Preparing Your Loved One For A Long-Term Nursing Care Facility

“Before anything else, preparation is the key to success.”

– Alexander Graham Bell


elderly men playing chess on a public table, preparing for their next move

Credit: A. Urbach

So, you’ve made the tough decision of admitting your loved one to a long-term nursing care facility. You’re not alone. According to the Office of the Assistant Secretary for Planning and Evaluation (ASPE) of the U.S Department of Health and Human Services, about 50% of Americans turning 65 will require long-term services and supports [1]. If your loved one is under that age, consider this stat, 40% of a nursing home’s patients are under 65 years of age [2].

One of the things that can separate your loved one from a mere statistic and ease their transition, is proper preparation. This is true regardless of the facility you choose, Elmwood Hills Healthcare Center’s world-class and personal care, not withstanding.

Keep in mind, each situation calls for specific considerations and tailored guidance is warranted. This post outlines three general points to consider when you have that initial conversation with your loved one.


Your loved one may have contemplated the move, they may have friends who have gone through it, but experiencing it is a different story altogether. When the time is right, you will want to provide details regarding the facility and what your loved one might be subject to face. Do your homework. Make no assumptions and share your knowledge.


Transitioning to a long-term nursing facility, is a lifestyle transformation. It may be difficult for you to come to terms with the decision, but ultimately it is your loved one who experiences this change at the deepest level. As such, their expression of ambivalent feelings or outright opposition to the move, is a sign of health. Therefore, have an open conversation about the decision process. Explain the limitations of the alternatives, highlight the benefits of the facility and show how this will contribute to their overall wellbeing.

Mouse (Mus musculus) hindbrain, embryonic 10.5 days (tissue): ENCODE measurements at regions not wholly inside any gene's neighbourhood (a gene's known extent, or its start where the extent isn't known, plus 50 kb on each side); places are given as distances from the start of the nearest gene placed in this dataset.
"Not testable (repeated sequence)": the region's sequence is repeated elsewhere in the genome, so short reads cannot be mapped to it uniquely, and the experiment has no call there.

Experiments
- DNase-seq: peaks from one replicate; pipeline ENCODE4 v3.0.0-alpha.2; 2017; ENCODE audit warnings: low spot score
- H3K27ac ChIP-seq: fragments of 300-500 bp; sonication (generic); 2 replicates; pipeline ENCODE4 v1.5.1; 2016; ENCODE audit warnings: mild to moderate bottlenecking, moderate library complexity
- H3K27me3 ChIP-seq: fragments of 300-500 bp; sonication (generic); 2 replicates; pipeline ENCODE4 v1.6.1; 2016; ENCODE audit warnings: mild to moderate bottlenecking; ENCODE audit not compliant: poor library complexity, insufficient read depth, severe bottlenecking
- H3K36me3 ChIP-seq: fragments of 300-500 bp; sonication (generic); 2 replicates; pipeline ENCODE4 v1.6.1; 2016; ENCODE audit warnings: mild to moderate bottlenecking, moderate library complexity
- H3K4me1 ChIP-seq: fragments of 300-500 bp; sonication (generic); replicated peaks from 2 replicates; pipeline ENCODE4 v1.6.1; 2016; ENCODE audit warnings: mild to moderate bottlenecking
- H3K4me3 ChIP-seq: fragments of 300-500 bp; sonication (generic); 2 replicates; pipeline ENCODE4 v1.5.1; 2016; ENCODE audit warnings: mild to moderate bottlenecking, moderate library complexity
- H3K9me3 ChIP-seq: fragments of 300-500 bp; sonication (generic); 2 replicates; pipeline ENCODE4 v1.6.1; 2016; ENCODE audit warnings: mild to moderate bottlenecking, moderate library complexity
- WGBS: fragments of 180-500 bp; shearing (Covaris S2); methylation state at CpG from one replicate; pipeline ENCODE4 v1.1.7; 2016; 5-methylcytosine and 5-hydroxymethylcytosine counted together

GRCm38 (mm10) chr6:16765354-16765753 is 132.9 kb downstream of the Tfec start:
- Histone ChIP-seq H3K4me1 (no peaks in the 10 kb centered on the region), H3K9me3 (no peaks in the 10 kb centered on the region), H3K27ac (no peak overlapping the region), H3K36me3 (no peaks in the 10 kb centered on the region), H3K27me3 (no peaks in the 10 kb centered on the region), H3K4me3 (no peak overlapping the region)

Finally, the most important element of the conversation – listening. Don’t rush to reassure, calm down or motivate your loved one. Rather, be present and hear them out, fully. What’s going through their mind? What are their thoughts? Do they have any fears? Give your loved one the gift of being heard and understood. This may just prepare them in a way that explanations and information cannot.

Placing your loved on in a long-term nursing facility, is probably one of the tougher choices you’ve had to make in life. But, the hurdle isn’t over yet; now you must prepare them for the transition. Prepare yourself. Prepare your loved one. You will both be glad you did.




Disclaimer, or Use At Your Own Risk

The information and advice in this post are for entertainment and informational purposes and should not be viewed as professional opinions. We do not take any responsibility for its content and any action you take based on the information of this post is strictly at your own risk. You should always speak to your doctor regarding medical information and your health.